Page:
growing up in the 1990’s afforded me the opportunity to personally meet and work with lgbtqia pioneers who shoulders we stand on. charlene arcilla is one of them.
miss charlene, as i called her, moved to philadelphia in 1991 from jackson, mississippi. much of the queer organizing taking place during this time centered around community-based response to the aids epidemic. miss charlene soon became one of philadelphia’s prolific activists in philadelphia by challenging and demanding that trans people in recovery were heard and intentionally included.
miss charlene also advocated for trans and queer folks in faith communities and helped to break barriers and build bridges that continue to stand strong all these years later.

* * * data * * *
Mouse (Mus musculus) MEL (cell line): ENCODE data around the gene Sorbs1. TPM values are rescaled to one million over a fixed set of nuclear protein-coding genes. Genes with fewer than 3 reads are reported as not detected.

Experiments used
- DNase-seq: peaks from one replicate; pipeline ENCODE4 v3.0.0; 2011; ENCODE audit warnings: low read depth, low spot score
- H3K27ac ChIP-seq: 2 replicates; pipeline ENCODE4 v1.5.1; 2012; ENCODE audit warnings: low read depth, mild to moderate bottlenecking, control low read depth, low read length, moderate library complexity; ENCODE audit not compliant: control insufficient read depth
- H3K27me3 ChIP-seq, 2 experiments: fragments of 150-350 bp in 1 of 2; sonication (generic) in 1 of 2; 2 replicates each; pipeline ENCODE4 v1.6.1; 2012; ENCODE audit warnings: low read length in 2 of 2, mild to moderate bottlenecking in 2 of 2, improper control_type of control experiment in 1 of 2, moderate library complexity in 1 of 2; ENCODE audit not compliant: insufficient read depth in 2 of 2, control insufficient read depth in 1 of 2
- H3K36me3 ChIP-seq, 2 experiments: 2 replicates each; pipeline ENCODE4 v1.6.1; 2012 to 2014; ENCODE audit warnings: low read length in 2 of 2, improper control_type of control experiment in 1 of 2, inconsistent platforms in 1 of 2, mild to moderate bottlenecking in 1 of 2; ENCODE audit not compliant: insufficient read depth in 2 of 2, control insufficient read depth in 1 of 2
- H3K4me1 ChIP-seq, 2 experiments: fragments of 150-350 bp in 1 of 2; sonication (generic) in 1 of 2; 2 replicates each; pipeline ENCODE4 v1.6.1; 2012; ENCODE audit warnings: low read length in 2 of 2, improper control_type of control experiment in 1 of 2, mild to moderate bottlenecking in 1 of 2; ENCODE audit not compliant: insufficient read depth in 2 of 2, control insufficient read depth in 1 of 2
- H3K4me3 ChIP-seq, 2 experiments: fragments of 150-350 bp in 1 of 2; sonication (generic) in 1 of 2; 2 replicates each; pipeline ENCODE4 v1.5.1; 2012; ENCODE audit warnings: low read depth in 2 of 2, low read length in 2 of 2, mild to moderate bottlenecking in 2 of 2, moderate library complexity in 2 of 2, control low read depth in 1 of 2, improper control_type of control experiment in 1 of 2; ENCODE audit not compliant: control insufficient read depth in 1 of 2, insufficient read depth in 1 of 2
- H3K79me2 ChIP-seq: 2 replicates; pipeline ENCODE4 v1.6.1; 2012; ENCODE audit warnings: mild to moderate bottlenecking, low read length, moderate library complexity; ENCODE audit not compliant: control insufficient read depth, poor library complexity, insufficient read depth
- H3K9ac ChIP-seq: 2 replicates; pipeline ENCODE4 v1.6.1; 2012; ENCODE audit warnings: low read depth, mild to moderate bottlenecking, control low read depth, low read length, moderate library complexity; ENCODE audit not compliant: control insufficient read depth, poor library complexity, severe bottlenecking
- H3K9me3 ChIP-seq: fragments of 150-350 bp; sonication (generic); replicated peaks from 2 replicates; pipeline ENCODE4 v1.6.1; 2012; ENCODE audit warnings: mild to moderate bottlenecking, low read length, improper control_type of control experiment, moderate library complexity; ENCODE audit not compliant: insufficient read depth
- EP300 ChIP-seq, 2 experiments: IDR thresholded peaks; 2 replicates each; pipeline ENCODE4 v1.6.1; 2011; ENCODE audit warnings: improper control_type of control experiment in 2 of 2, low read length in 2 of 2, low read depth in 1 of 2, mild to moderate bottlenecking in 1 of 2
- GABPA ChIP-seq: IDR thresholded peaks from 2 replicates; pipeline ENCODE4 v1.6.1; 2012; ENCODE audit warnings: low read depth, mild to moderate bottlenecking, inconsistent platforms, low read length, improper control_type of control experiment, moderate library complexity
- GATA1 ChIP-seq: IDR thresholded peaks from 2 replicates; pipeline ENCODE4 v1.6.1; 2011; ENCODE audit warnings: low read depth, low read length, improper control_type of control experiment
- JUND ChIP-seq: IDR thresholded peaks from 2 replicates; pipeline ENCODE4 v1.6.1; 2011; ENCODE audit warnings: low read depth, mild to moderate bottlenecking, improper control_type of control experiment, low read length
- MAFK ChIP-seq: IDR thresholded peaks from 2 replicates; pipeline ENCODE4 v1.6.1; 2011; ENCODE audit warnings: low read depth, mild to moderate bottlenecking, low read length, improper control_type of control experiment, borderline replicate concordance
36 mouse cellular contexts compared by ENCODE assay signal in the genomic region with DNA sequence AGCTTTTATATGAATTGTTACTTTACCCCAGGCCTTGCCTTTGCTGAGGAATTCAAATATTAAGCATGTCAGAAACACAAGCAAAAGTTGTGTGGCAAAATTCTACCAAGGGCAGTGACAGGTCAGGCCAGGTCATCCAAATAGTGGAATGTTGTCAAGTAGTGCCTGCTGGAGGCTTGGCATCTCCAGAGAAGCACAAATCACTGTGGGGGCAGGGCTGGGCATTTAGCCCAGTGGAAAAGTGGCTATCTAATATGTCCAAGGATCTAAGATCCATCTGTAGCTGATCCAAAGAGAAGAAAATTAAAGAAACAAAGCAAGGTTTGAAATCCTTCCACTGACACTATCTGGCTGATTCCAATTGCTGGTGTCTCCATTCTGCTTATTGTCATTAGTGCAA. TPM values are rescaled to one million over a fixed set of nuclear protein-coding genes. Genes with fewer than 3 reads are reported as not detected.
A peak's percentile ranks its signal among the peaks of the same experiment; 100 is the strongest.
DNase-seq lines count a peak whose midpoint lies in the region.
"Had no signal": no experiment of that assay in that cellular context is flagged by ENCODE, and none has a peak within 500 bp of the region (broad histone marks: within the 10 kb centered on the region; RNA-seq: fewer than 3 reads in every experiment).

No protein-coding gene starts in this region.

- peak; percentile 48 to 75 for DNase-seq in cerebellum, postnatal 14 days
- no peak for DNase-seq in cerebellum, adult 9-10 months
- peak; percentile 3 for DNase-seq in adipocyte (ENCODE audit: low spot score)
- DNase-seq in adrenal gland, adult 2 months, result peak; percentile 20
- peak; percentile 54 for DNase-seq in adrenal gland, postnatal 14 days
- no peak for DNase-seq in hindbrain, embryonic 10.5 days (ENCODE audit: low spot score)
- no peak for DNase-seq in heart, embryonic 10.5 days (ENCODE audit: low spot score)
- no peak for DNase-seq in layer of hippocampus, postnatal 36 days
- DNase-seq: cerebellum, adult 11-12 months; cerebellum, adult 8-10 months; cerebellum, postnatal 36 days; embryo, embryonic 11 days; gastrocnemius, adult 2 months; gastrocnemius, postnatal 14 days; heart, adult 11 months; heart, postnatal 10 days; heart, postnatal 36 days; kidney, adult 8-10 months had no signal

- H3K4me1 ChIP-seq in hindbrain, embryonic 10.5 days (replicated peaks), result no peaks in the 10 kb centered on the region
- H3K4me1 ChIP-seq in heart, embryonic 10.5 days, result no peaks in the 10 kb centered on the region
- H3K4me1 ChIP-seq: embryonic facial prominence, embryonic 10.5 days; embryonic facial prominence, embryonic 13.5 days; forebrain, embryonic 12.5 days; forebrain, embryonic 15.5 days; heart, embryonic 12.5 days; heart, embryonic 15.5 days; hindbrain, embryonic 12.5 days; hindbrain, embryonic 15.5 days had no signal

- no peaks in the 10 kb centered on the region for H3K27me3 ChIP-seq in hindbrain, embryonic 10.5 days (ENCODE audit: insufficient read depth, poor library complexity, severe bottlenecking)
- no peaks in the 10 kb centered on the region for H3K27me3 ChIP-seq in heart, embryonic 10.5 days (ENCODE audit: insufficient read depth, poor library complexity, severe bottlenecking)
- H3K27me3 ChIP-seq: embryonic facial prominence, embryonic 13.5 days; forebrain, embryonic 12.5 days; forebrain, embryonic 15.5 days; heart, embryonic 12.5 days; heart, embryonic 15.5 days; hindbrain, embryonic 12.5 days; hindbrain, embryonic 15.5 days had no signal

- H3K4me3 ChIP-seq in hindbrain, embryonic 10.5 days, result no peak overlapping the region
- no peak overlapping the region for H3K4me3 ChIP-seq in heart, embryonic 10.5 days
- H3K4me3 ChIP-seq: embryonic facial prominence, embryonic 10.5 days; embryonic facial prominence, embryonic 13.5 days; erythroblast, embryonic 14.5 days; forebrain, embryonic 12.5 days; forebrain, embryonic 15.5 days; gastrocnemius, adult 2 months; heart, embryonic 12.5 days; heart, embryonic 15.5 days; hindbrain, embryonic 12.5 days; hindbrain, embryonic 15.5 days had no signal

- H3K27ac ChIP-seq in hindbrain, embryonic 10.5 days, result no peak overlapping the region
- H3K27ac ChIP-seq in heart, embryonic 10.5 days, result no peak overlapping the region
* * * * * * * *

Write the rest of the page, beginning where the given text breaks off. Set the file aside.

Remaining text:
in 2000, miss charlene founded the philadelphia trans health conference (now called the philadelphia trans wellness conference.) then a one-day conference, TPHC brought together community members and health providers. the conference is now one of the largest trans conferences in the world.
in 2007, miss charlene filed a complaint with the city after a public transit employee challenged gender marker on her pass. yeah, back then, philadelphia had gender markers on public transit passes. after six years of organizing and advocating, the gender markers were dropped.
miss charlene, ordained minister, activist and pioneer, passed away in 2015. she was 52 years old. the impact of her work continued to reverberate through the city of philadelphia. today, and every day, we honor, praise and celebrate her legacy.